COBRA Second Qualifying Event
By Brian Gilmore | Published May 15, 2020
Question: How do the COBRA second qualifying event rules extend the maximum coverage period?
Short Answer: The COBRA second qualifying event rules permit a spouse or dependent qualified beneficiary to extend the COBRA maximum coverage period from 18 months to 36 months.
General Rule: COBRA Maximum Coverage Period
Termination of employment
Reduction of hours
Death of employee
Divorce or legal separation from employee
Child reaches age 26
Note that the 18-month events can be extended by another 18 months under a fully insured policy sitused in California (for a total of 36 months) through Cal-COBRA, but only for medical coverage (not dental or vision).
COBRA Second Qualifying Event: Two Requirements
A spouse or dependent qualified beneficiary will experience a second qualifying event only if both of the following two conditions are satisfied:
The original qualifying event was the employees termination of employment or reduction of hours (18-month events);and
Within that 18-month maximum coverage period, a second qualifying event occurs.
COBRA Second Qualifying Event: Which Events Qualify?
The spouse or dependents second qualifying event can be:
Death of the employee;
Divorce or legal separation from the employee; or
Child reaching age 26.
Legal separation is a second qualifying event only if the plan terms provide for loss of coverage upon a legal separation. For full details, see our previous post: Legal Separation vs. Divorce.
Medicare enrollment can only be a second qualifying event in the rare situation that the employer is not subject to the Medicare Secondary Payer rules. For full details, see our previous post: Medicare Secondary Payer Employer Size Requirements.
COBRA Second Qualifying Event: Which Individuals Qualify?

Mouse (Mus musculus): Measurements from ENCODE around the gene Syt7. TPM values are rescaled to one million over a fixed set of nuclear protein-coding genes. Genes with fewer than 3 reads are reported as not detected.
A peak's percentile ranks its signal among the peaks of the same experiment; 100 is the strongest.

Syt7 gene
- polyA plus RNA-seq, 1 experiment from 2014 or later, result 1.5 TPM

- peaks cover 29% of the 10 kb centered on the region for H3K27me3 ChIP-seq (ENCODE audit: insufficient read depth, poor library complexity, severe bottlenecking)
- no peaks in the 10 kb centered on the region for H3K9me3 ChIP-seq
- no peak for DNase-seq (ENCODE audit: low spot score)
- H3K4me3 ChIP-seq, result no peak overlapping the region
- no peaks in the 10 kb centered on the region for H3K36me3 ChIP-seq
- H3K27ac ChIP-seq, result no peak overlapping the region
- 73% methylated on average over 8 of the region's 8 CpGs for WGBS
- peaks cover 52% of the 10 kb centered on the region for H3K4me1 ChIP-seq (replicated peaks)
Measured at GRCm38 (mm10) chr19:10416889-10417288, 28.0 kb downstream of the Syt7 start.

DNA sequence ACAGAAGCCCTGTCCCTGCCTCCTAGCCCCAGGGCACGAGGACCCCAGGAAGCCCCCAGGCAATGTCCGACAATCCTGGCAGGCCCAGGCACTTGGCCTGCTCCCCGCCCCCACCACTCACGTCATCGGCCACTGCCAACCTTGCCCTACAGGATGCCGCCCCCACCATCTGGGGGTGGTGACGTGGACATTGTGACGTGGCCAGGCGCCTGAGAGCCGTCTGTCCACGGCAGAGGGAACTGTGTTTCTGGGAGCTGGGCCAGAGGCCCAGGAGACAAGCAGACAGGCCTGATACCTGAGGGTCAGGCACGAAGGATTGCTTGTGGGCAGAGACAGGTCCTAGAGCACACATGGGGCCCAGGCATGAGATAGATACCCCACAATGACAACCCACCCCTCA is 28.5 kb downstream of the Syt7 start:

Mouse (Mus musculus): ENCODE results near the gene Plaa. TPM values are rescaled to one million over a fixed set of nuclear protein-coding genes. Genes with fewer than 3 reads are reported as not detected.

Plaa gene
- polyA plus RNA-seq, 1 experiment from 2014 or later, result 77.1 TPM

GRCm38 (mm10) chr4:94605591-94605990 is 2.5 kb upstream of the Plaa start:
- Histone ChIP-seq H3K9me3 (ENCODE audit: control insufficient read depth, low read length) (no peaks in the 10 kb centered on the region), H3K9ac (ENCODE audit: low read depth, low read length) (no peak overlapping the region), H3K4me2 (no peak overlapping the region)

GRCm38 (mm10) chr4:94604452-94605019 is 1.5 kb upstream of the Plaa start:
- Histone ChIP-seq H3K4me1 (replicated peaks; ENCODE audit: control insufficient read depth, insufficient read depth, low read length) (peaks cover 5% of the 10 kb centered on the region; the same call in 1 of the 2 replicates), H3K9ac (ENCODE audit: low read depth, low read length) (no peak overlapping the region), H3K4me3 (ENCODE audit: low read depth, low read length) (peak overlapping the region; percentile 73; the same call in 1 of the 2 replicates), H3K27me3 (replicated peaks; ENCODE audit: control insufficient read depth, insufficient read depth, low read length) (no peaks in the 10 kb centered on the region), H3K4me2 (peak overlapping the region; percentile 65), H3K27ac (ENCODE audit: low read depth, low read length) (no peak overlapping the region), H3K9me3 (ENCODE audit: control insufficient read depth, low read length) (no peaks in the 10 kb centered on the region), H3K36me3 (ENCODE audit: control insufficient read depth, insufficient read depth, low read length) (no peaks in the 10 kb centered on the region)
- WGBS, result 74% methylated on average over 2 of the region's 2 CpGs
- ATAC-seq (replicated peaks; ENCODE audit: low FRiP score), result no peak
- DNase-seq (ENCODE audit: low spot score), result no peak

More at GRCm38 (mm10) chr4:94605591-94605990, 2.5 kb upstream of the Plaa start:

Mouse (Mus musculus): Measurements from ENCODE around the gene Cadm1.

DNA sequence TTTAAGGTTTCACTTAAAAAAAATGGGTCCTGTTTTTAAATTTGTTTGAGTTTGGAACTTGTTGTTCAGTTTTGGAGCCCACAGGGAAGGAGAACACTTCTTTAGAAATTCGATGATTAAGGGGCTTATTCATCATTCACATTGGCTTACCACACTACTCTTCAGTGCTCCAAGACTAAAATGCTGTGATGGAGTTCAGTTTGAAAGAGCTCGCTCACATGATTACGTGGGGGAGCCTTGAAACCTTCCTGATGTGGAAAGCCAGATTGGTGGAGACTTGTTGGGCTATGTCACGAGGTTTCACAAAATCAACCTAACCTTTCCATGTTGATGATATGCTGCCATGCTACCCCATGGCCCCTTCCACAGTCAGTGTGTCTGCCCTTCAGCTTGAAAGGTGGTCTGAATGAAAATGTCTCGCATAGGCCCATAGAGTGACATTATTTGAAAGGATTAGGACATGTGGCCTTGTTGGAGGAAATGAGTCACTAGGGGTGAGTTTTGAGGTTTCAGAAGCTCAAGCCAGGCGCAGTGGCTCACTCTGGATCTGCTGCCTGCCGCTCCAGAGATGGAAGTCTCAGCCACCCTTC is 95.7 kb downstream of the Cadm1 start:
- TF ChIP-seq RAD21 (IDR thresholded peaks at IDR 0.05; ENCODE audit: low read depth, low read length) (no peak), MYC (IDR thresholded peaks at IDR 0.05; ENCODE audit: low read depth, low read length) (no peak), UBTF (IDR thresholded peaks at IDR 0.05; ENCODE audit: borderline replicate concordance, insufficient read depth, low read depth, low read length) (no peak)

Only the spouse and dependent(s) who are COBRA qualified beneficiaries at the time of the second qualifying event receive the extension of the COBRA maximum coverage period.
There is never a second qualifying event COBRA extension available for the covered employee.
COBRA Second Qualifying Event: What is the Extension of Coverage?
Where the spouse or dependent(s) experiences a second qualifying event, the COBRA maximum coverage period extends from 18 months to 36 months.
The 36-month maximum coverage period runs from the start date of the original 18-month maximum coverage period (not from the date of the second qualifying event). It thereby extends the total COBRA maximum coverage period for the spouse or dependent period to 36 months.
Billy Ray terminates employment in June 2020 while covering himself and his child Miley under the companys group health plan.
Billy Ray elects COBRA for himself and Miley that is effective July 1, 2020.
Miley reaches age 26 while covered through COBRA at some point between July 1, 2020 and December 31, 2021 (the 18-month maximum coverage period).
Miley has experienced a second qualifying event that extends her COBRA maximum coverage period through June 30, 2023 (36 months from July 1, 2020).
Billy Rays COBRA maximum coverage period is not affected by Mileys second qualifying event, so his COBRA period still ends December 31, 2021 (18 months from July 1, 2020).
COBRA Second Qualifying Event: 60-Day Notice Requirement
The COBRA rules provide the qualified beneficiary must notify the plan within 60 days from the date of the second qualifying event to qualify for the maximum coverage period extension to 36 months.
For more details on everything COBRA, see our Newfront Office Hours Webinar: COBRA for Employers.
Treas. Reg. 54.4980B-7, Q/A-6(b):
**Q-.6.**Under what circumstances can the maximum coverage period be expanded?
A-6.(a) The maximum coverage period can be expanded if the requirements of Q&A-5 of this section (relating to the disability extension) or paragraph (b) of this Q&A-6 are satisfied.